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Wednesday, March 21, 2007

QPac On School Funding: Ohioans Say Guv And Lawmakers Shouldn't Be Deciders

COLUMBUS (TDB) -- Some discordant trends emerged in the latest Quinnipiac poll when Ohioans were asked a series of questions about schools and school finance. Even though Democratic Gov. Ted Strickland is popular, the data shows a wave of support for changing the constitution to strip Strickland and the legislature of traditional central authority to set spending levels for the state's public schools.

There is a proposed constitutional amendment headed to the ballot this fall supported by teacher unions and other education organizations, and it would create a panel to oversee and monitor the school financing process. Quinnipiac found 66% of Ohioans support forming such a commission, and 76% of public school parents agree.

"Currently, the governor and the state legislature decide school funding levels for Ohio public schools. Do you think a special commission that includes members who have worked in the schools should be appointed to make funding decisions for Ohio's public schools, or should the governor and the legislature continue to do it?"

Only 25% said the governor and legislature. Surprisingly, more Republicans, 29%, than Democrats, 25%, said get the General Assembly and Strickland out of the school finance business.

But the proposed amendment does not get rave reviews when some of the details are explained. When Ohioans were told that there are no specifics about how the state would increase spending for poorer schools, 50% said they were less likely to support it. And people were stalemated on the question of raising taxes -- 48% said they would support a school tax hike and 47% said no. Those numbers seem to be set in stone because they have barely changed since the last poll in February.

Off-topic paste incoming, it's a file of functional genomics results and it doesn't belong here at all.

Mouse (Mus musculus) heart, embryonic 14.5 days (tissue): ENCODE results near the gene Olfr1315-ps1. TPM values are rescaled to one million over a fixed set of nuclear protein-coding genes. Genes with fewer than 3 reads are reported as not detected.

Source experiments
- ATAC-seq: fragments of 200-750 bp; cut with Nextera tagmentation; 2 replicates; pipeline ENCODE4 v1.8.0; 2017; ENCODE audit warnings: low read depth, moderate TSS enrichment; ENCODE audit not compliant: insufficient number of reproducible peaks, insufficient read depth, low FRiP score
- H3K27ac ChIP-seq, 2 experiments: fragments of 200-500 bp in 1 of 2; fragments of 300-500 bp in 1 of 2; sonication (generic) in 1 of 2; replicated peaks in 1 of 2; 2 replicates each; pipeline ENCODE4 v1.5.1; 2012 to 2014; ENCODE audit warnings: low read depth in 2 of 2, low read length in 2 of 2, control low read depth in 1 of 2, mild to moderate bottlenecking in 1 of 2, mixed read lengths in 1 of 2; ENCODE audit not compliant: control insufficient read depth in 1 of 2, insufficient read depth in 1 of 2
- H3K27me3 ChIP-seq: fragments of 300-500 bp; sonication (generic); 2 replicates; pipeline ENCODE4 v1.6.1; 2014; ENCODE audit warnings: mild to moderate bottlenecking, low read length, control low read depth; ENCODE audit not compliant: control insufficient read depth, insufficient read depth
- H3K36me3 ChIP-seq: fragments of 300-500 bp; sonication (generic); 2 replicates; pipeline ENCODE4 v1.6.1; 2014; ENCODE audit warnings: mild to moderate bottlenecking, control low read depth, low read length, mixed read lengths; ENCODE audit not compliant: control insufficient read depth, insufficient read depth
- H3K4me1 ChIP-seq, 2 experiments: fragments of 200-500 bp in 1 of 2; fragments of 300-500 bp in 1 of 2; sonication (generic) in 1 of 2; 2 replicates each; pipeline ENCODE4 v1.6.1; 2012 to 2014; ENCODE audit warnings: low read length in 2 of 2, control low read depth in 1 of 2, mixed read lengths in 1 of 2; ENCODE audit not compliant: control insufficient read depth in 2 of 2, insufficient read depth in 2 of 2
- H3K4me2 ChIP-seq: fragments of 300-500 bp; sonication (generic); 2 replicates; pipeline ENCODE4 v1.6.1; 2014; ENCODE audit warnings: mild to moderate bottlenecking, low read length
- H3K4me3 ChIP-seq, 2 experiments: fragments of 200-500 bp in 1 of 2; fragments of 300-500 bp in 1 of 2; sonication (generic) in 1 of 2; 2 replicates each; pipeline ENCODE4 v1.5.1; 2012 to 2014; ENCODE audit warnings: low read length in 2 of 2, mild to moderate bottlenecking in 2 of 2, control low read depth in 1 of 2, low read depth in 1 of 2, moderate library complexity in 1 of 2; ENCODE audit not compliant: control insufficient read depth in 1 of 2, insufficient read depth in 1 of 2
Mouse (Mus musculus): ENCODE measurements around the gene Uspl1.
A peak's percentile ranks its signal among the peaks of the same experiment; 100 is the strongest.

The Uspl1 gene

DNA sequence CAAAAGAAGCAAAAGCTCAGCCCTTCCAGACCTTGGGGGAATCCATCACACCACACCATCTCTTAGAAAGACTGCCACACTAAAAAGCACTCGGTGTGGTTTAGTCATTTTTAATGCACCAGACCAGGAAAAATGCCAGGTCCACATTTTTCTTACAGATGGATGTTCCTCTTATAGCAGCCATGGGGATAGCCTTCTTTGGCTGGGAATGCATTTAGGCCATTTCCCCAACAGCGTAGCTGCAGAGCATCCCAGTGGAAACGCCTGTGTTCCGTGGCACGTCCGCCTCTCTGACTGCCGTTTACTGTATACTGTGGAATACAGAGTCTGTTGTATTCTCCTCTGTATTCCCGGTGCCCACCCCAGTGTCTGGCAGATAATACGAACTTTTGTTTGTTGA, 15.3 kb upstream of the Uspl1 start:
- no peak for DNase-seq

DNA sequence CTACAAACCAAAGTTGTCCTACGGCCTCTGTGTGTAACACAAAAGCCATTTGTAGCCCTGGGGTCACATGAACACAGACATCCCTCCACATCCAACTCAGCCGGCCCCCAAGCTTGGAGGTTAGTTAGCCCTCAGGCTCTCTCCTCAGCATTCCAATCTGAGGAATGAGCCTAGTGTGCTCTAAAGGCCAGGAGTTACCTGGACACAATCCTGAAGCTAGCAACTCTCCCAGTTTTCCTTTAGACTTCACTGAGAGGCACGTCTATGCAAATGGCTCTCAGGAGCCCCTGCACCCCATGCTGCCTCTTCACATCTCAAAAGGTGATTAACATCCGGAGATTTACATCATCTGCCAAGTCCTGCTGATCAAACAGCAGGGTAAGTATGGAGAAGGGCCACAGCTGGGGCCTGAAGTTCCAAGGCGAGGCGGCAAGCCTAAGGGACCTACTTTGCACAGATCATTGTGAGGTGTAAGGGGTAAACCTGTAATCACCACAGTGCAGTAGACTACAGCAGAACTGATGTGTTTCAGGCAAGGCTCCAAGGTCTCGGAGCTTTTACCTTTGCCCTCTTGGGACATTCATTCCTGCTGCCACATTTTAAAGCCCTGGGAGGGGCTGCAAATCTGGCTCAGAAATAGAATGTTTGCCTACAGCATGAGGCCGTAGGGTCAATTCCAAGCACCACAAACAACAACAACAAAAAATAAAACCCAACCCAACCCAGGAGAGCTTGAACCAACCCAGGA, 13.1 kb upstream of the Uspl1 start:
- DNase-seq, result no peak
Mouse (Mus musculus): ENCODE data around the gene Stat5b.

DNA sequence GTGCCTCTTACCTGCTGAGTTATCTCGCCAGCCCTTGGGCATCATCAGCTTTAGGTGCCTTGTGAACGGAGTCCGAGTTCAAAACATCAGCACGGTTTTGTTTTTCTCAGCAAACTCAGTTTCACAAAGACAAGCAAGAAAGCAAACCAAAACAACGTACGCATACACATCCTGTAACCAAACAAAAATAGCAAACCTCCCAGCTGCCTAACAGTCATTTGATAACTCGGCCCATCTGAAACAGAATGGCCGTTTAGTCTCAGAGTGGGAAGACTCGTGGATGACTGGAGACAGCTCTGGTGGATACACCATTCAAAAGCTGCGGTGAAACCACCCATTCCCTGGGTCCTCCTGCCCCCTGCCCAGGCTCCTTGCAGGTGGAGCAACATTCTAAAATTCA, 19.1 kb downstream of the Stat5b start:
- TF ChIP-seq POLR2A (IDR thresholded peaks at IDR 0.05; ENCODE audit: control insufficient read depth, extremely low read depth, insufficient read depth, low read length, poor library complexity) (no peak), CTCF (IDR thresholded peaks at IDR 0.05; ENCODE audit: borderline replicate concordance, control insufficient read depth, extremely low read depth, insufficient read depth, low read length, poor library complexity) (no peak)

Quinnipiac measured the Ohio electorate's sense of where the state stands financially, and there was overwhelming agreement that the overall budget problems are serious or very serious. In other words, Ohioans know that things around the Statehouse are tight. But they don't want taxes raised -- 53% said cut services.

Bottomline: The handwriting is on the chalkboard but it is somewhat scrawled, the penmanship isn't perfect. Ohioans clearly have lost faith in the traditional Statehouse institutions responsible for providing a major share of funding for their public schools, which seems to be a historic shift away from the way things have been done since the 1800s. They are open to change. But if change comes with the possibility of higher taxes, forget about it. The amendment -- which many have written off -- appears to have some life yet.

But could it withstand a counter-campaign contending it is a tax raid?

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